We recently published a page outlining ACE’s philosophical commitments, which, when taken together, form the foundation of our work. In addition to explaining our commitments, we also explain that we are not committed to certain controversial views that are sometimes attributed to us. For instance, we are not committed as an organization to any particular moral theory, any particular view of consciousness, or any particular political ideology.
We believe our research is valuable to anyone who shares the following three philosophical commitments:
1. No individual should be given less than full moral consideration on the basis of any morally irrelevant feature of their identity, and this includes species membership.
Some people have argued that only humans deserve full moral consideration because humans have some characteristic that all other animals lack. However, we are only able to identify one characteristic that applies to all and only humans: membership in the species Homo sapiens. Species membership—like race, religion, gender, or sexual orientation—is an arbitrary feature of identity on which to place moral importance. Nobody should be discriminated against on the basis of any of these features.
2. All other morally relevant factors being equal, the best (most morally good) action is the one that results in the highest net welfare.
Given the choice between making a $1 donation that results in one life spared or making a $1 donation that results in ten lives spared, it’s better to make the donation that will spare ten lives, all else equal. Given the choice between volunteering an hour of time to make a small improvement in an animal’s welfare or volunteering an hour of time to make a large improvement in an animal’s welfare, it’s better to use the time to make the larger net improvement, all else equal.
3. Empirical research can help us determine which action is best.
Anyone who is determined to help animals as much as possible should use research to guide their actions. Investigating animal welfare is, at least to some extent, an empirical enterprise. To better understand the inner lives of nonhuman animals, we can rely on research from academic fields such as biology, neuroscience, and ethology, among others. Predicting the effects of various actions is also, at least to some extent, an empirical enterprise. Studies on the effects of common animal advocacy interventions can help guide our efforts.
Because ACE is committed to transparency, we feel it is important to describe our philosophical commitments explicitly. We hope that our new page can clarify some of the questions our readers may have about the philosophical assumptions we make during the course of our work.
The full page outlining ACE’s philosophical commitments can be found here.
Well writen and very clear so as to be understood by all. Thank you !
For the animals says
First off, I applaud the anti-speciesism statement in point 1.
“2. All other morally relevant factors being equal, the best (most morally good) action is the one that results in the highest net welfare.”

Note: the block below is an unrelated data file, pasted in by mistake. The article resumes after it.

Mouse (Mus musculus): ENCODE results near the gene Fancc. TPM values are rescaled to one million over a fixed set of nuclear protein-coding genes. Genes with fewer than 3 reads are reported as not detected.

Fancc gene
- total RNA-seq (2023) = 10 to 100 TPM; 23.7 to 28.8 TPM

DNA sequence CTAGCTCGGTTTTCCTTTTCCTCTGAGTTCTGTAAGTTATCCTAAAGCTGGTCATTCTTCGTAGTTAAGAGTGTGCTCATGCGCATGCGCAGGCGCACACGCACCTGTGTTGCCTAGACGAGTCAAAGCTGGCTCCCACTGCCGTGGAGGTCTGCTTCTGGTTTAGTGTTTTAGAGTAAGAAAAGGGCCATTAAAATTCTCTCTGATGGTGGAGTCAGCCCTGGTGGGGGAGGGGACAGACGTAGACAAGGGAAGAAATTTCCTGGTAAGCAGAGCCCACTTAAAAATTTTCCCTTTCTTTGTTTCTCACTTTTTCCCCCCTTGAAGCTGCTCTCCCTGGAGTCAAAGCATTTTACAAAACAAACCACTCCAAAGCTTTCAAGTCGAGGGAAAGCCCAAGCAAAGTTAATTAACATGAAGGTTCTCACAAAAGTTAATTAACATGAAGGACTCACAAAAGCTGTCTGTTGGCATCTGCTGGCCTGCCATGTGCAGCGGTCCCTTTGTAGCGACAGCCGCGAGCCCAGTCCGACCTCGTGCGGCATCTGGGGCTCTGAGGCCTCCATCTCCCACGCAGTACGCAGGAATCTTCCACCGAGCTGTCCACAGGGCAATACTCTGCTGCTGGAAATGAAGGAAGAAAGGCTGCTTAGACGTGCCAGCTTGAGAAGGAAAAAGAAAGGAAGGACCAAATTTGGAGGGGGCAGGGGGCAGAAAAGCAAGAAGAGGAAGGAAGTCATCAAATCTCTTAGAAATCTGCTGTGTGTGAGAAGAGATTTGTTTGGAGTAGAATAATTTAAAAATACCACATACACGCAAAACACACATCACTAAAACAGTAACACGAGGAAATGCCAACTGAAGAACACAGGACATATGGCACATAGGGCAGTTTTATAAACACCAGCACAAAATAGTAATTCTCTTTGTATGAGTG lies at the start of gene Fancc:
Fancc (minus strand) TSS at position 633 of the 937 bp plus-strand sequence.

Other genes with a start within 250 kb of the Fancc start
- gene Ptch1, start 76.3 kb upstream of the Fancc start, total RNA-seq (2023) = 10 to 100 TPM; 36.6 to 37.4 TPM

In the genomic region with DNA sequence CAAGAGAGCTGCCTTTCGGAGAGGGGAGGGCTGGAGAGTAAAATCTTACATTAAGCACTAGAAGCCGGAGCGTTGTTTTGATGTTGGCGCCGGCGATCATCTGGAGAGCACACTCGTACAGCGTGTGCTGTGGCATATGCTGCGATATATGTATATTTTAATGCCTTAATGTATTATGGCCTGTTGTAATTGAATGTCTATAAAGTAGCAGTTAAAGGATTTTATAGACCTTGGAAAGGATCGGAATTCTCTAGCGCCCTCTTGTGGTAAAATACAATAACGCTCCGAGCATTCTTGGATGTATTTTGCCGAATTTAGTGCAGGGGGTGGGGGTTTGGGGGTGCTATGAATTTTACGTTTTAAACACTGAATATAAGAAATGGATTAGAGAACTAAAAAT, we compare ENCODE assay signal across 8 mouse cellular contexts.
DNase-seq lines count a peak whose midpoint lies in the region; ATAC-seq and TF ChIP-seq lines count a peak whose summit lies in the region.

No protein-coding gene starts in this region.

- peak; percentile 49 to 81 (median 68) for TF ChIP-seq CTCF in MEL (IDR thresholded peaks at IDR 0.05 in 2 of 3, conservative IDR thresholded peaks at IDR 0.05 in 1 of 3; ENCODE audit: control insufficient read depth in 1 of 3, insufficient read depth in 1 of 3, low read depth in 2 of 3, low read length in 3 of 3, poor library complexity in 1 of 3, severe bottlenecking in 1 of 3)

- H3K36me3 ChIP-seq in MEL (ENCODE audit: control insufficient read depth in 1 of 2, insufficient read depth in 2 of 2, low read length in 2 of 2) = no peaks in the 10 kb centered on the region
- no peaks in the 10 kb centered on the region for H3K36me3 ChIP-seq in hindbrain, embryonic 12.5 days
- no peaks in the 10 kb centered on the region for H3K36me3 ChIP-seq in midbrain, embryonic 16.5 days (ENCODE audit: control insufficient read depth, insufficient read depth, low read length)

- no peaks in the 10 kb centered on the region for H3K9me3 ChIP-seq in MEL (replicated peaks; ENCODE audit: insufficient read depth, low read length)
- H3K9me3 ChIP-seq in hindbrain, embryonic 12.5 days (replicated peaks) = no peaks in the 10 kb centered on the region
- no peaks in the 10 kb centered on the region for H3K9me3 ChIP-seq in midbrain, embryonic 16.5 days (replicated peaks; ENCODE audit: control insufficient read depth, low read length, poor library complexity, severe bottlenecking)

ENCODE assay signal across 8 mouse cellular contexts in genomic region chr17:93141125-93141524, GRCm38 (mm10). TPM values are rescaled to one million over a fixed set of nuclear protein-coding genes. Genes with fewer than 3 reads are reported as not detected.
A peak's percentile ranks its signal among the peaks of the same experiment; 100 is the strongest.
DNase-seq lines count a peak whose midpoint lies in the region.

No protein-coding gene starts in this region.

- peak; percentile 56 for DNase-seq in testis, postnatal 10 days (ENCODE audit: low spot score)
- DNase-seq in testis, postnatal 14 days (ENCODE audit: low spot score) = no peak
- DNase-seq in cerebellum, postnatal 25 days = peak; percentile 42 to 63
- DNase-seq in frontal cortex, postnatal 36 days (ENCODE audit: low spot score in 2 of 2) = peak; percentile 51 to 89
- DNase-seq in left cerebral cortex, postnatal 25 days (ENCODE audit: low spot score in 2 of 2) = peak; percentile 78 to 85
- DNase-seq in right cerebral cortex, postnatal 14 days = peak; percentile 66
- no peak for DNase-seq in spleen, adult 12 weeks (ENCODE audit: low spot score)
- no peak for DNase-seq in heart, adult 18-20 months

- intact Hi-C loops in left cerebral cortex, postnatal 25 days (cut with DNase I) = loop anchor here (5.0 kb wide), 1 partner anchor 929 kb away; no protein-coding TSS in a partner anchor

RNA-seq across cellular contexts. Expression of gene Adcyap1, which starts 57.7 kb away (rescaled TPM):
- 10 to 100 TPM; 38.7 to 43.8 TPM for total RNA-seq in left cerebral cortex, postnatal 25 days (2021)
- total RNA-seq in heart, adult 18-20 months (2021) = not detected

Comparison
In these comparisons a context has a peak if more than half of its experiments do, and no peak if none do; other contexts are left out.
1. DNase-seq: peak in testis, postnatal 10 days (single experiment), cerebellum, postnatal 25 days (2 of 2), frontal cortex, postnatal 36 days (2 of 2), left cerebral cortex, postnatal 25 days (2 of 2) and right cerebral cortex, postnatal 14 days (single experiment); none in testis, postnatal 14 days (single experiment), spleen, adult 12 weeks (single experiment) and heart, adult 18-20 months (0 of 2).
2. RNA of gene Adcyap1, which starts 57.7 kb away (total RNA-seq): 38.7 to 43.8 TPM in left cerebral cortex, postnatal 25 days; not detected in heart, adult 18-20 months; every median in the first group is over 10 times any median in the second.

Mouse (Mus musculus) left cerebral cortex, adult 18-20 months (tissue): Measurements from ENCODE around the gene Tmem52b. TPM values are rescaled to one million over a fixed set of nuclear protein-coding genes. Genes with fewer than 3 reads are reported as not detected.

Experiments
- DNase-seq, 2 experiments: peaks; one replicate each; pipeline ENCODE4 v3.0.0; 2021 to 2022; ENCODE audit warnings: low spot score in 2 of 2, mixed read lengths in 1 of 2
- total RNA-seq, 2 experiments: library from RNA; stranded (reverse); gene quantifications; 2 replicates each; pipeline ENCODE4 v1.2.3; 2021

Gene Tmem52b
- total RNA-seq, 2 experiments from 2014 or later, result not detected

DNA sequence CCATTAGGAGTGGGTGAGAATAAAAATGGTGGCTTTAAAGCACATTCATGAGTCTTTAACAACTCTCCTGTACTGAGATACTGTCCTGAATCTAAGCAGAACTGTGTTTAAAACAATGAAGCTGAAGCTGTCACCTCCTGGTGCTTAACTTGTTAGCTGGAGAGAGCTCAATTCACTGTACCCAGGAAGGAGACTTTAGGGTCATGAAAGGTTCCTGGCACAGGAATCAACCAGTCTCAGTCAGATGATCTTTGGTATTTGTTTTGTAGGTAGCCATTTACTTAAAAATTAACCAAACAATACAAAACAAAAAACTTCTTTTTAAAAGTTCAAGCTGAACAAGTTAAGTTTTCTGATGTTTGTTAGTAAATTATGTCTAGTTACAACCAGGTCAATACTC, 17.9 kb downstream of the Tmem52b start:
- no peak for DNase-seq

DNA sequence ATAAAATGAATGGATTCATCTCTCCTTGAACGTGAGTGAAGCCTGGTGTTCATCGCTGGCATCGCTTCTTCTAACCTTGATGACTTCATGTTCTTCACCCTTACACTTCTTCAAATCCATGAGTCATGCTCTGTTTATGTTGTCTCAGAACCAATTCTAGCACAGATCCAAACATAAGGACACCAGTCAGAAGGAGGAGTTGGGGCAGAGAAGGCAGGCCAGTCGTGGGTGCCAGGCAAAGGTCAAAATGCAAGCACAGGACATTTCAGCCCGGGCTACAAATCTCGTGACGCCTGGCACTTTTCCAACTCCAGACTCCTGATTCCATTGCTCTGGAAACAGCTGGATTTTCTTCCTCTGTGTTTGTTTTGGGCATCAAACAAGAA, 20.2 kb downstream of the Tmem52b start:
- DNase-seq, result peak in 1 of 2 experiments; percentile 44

The all other factors equal clause makes that overall foundation statement very unspecific. Because it is silent on the core philosophical differences within animal rights. For example is painless killing of a non-human animal a factor that is equally or almost equally bad as welfare reductions, according to ACE?
The numbers of macerations or other forms of killing of newly hatched males in the egg industry is staggering. If killing non-humans itself is a serious moral factor for ACE then work against that practice may become a high priority. But perhaps not so if killing itself is given marginal or no weight, since the negative welfare involved may not be as large. This also depends on how ACE prioritizes work against deprivation of future welfare (birds killed shortly after birth) vs against present negative welfare (hens suffering in cages).
FWIW my impression so far is that ACE is in all but official statement guided by classical utilitarianism. If I’m mistaken in that then it would be very informative if ACE highlighted what in its recommendation track record so far does not fit with classical utilitarianism?
Toni Adleberg says
Hello “For the animals,”
You’re right that the “all other morally relevant factors being equal” clause makes our second commitment less specific. On our main page devoted to the philosophical foundation of our work (linked at the end of this blog post), we do elaborate on which other factors might be morally relevant and which ones are not relevant, in our view. That discussion should help to clarify precisely what our second commitment entails.
In the same section (the one labeled “Commitment Two: Promoting Welfare,“) we explain that our recommendations are generally consistent with classical utilitarianism, but we don’t take ourselves to be committed, as an organization, to classical utilitarianism. We think that many different moral theories are also consistent with our work.
All the best,